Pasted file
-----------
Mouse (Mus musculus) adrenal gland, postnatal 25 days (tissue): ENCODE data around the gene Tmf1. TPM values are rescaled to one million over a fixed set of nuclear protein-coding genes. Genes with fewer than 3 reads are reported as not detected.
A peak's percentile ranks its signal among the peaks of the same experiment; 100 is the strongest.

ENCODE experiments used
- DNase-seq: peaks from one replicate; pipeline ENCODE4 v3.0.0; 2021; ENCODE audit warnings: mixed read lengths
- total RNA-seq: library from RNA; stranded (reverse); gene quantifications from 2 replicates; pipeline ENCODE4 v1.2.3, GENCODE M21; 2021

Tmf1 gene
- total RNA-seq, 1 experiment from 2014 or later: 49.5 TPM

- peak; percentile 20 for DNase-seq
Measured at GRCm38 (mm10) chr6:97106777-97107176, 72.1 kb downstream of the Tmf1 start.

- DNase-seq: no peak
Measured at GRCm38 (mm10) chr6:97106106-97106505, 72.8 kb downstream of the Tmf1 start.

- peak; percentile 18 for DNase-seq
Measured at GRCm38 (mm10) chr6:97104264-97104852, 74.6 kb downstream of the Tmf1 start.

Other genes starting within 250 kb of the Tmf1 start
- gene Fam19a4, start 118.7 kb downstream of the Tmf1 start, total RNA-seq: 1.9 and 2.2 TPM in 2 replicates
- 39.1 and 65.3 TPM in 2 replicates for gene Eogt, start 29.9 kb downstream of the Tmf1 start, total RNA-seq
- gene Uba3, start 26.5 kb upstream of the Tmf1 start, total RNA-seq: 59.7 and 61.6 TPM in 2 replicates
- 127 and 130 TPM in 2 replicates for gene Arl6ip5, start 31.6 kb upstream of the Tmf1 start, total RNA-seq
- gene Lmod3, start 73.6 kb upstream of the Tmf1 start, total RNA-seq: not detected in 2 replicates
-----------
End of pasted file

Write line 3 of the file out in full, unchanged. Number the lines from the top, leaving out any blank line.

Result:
ENCODE experiments used